Global Freedom of Expression

Español

Miguel Ángel Millar Silva and others (Estrella del Mar de Melinka Radio) v. Chile

Closed Expands Expression

Key Details

  • Mode of Expression
    Audio / Visual Broadcasting
  • Date of Decision
    October 28, 2015
  • Outcome
    Reparations for individual or entity sued for exercising FoE, ACHR or American Declaration of the Rights and Duties Violation
  • Case Number
    Informe No. 77/15
  • Region & Country
    Chile, Latin-America and Caribbean
  • Judicial Body
    Inter-American Commission on Human Rights
  • Type of Law
    International/Regional Human Rights Law
  • Themes
    Licensing / Media Regulation, Political Expression
  • Tags
    Indirect Censorship, Due Process, Right to Information, Discrimination, Viewpoint Discrimination, Media Diversity, Vague Standard, Public Officials, Public service/Public goods, Public Interest, Media Outlets, Members of the Executive Branch, Media Pluralism, Neutrality principle, Community Radio, Media Regulation

Content Attribution Policy

Global Freedom of Expression is an academic initiative and therefore, we encourage you to share and republish excerpts of our content so long as they are not used for commercial purposes and you respect the following policy:

  • Attribute Columbia Global Freedom of Expression as the source.
  • Link to the original URL of the specific case analysis, publication, update, blog or landing page of the down loadable content you are referencing.

Attribution, copyright, and license information for media used by Global Freedom of Expression is available on our Credits page.

There is a Spanish language version of this case available.    View Spanish version

Case Analysis

Case Summary and Outcome

The Inter-American Commission on Human Rights found that discriminatory treatment of two Chilean radio stations by the mayor of the Island of Melinka violated the affected radio station’s right to freedom of expression and non-discrimination. From September 1999 and through 2000, the municipality of the Island of Melinka prevented two radio stations from operating by cutting their energy supplies and interfering with their transmission. The mayor of the island justified the municipality’s actions by arguing that the radio stations misinformed the public and caused social unrest.However, the Inter-American Court held that the differentiated treatment of the radio stations was arbitrary and violated their right to freedom of expression.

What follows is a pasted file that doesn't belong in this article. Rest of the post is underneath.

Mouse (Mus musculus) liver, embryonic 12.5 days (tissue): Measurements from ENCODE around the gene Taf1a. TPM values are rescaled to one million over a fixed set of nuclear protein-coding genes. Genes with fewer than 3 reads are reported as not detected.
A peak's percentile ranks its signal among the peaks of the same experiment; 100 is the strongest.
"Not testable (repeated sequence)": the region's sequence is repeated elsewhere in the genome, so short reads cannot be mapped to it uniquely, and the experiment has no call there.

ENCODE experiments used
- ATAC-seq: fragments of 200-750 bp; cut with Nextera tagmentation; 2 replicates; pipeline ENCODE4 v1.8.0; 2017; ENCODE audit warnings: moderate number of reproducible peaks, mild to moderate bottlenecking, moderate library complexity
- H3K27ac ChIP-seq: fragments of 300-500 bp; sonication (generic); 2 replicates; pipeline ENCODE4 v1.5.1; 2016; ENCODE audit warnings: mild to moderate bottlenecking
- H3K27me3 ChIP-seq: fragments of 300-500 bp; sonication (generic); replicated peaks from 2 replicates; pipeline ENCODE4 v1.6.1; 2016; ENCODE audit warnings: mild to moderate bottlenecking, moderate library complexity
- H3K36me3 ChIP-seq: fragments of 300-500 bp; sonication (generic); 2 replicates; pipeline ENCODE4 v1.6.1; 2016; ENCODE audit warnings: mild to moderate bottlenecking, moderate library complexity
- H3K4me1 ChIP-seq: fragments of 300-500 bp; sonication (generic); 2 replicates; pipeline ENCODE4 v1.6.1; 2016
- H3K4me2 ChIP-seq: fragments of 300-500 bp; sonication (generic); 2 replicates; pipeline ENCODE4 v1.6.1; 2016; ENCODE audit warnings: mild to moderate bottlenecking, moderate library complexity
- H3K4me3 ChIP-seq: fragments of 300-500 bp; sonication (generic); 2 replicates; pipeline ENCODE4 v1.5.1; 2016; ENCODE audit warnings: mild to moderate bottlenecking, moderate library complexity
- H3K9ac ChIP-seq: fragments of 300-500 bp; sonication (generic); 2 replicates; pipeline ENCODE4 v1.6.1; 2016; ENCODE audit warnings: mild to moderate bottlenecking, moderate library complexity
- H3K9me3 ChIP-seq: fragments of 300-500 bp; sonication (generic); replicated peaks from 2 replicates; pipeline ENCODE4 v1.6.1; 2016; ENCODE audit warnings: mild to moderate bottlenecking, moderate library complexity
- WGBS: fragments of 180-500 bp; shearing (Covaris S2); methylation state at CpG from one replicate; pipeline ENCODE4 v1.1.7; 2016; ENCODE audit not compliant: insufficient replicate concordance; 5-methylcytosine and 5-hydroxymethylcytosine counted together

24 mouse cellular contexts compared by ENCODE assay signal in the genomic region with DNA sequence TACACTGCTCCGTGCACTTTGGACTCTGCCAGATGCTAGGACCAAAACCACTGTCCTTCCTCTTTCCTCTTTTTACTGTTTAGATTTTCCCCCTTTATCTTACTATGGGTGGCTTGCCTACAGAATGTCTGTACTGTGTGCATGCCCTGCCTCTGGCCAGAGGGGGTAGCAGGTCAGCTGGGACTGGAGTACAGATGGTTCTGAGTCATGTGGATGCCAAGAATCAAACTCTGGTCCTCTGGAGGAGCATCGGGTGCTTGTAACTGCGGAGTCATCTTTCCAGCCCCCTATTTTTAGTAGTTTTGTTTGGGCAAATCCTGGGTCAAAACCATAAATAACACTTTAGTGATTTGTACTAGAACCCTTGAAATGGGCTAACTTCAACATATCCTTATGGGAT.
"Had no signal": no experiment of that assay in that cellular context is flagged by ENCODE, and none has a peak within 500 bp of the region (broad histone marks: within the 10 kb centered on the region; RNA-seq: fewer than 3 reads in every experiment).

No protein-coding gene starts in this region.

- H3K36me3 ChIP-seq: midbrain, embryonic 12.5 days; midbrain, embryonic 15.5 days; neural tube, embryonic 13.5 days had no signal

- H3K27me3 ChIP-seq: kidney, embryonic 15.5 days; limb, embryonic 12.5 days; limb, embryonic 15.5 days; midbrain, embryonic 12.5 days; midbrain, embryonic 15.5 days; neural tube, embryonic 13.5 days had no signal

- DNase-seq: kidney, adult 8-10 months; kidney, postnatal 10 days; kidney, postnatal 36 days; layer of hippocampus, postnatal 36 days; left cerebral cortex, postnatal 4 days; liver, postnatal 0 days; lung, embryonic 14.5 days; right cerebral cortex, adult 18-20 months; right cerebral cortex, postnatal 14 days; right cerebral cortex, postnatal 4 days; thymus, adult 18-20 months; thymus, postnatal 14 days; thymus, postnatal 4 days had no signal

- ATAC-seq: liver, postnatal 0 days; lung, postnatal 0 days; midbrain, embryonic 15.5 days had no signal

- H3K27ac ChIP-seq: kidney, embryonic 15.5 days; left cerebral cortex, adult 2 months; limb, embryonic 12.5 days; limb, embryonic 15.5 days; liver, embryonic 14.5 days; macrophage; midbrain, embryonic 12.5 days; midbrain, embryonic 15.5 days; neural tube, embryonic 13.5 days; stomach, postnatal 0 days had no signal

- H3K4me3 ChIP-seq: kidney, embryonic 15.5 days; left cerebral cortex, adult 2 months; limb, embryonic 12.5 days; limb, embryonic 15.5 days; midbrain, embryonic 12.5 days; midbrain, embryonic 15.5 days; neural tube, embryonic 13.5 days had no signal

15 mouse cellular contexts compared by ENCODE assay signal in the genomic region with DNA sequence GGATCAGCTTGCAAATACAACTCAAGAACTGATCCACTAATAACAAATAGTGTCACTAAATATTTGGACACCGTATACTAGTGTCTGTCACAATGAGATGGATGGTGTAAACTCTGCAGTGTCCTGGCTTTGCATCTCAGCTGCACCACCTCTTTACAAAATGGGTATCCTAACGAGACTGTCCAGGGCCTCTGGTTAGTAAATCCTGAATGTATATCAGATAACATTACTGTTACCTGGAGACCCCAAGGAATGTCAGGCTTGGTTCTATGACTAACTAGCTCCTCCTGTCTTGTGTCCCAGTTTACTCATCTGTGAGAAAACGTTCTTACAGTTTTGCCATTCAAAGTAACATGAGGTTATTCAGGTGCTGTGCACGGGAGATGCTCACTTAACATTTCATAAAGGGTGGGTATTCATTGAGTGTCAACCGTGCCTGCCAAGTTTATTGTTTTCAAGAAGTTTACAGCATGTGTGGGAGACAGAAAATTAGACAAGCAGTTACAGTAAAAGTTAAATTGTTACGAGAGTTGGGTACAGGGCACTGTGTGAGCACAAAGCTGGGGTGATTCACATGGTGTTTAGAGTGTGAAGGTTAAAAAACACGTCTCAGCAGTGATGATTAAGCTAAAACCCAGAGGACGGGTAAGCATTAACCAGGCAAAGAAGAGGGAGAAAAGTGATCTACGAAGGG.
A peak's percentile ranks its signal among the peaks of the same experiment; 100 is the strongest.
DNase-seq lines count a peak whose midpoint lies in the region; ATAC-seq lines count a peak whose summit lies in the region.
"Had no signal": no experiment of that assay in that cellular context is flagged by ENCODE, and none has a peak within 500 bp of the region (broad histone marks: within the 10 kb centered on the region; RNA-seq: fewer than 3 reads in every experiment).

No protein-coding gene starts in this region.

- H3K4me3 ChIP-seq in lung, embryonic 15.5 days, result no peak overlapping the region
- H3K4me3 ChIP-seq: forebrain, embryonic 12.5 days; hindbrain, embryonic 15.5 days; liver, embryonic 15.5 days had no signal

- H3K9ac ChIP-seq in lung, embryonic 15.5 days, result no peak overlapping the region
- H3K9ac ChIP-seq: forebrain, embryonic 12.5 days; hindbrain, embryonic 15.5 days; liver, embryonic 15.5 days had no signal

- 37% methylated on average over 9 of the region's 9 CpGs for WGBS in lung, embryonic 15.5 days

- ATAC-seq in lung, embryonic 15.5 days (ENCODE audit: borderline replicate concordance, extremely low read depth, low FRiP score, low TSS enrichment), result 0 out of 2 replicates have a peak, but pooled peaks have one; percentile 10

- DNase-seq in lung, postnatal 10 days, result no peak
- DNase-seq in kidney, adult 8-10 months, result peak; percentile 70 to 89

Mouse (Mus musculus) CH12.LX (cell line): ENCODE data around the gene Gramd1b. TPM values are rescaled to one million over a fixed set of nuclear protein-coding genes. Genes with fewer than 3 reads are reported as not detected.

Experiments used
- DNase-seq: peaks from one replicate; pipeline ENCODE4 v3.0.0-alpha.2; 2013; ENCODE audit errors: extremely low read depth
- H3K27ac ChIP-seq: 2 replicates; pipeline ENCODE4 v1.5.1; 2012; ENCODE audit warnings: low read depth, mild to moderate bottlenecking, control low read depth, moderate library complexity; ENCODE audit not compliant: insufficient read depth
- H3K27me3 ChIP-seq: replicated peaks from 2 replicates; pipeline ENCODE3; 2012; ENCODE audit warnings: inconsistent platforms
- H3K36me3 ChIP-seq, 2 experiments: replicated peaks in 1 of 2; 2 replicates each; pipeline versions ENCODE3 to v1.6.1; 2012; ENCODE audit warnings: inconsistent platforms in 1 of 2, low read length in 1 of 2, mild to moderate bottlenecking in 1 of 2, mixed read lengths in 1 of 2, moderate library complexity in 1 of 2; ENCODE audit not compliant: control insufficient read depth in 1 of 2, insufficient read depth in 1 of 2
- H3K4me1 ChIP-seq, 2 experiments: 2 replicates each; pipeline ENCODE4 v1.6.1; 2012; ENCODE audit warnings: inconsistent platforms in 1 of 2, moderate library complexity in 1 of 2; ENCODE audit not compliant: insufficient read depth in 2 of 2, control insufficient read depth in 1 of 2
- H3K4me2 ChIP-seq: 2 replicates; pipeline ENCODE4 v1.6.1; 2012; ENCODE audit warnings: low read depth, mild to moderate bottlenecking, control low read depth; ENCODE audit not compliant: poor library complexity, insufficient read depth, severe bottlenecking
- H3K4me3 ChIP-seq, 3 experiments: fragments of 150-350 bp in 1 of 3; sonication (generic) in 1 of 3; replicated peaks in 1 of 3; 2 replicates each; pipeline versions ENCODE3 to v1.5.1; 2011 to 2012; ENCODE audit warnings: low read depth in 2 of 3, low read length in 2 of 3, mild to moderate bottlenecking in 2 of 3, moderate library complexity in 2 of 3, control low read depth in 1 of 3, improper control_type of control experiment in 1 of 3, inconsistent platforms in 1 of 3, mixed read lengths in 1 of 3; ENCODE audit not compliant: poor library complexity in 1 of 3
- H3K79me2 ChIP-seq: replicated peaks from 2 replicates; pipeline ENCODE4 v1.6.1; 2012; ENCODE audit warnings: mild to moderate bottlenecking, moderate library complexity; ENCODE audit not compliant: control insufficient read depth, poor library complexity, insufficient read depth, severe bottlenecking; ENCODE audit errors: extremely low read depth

Facts

Mr. Miguel Ángel Millar is the director of the radio station Estrella del Mar on the Island of Melinka in Chile. The station had a “social-pastoral” focus [par. 24]

From September 1999 and throughout the year 2000, in the middle of the municipal election campaign, Radio Estrella del Mar employees were subjected to acts of intimidation and harassment. For example, the radio station’s transmission was interfered with when the operation of an unlicensed television channel was facilitated. Millar’s denounced these acts, which lead to the closure of the television channel. As a consequence, the radio producer received threats of physical violence.  Afterwards, two days before the local elections, the cable that allowed the radio station to transmit was cut.

The town mayor addressed the situation and declared, in an interview, that Radio Estrella del Mar “is not providing the services as it should, it’s not helping unify and create social harmony but throwing things so that it breaks […]  if you ask a neighbor, that you find on the street, what Radio Estrella del Mar does in Melinka […] they will tell you, divide people, create confusion, never find the truth and do good things” [par. 28]. Additionally, the mayor said he had put into operation a television channel because he considered Radio Estrella del Mar’s coverage of the election campaign was biased because it did not interview any members of his political party.

Additionally, the Island of Melinka has two energy supply systems: a paying system with limited hours that provides the service to the population for a price, and a free system with extended hours that supplies electricity to local utilities, State institutions and local communications outlets. However, in 1999, by order of the municipal authority, Radio Estrella del Mar’s free service was discontinued and it became the only media outlet in the paying system, that is, it had to pay for the service with limited hours.

In the year 2000, Miguel Angel Millar petitioned the Mayor to reconnect Radio Estrella del Mar’s free energy service with extended hours. The municipality did not answer his petition and Mr. Millar filed a protection remedy before the Court of Appeals. Mr. Millar sought the declaration that the Municipality’s decision was illegal and arbitrary, and, therefore, Radio Estrella del Mar be allowed to access the extended hour energy supply system. He stated, “although the mayor said this decision was founded on technical reasons determined by the staff responsible for operating the electric equipment, the staff declared at all times that the decision had been made and communicated by the Mayor himself and they were unaware of the reasons behind it” [par. 32]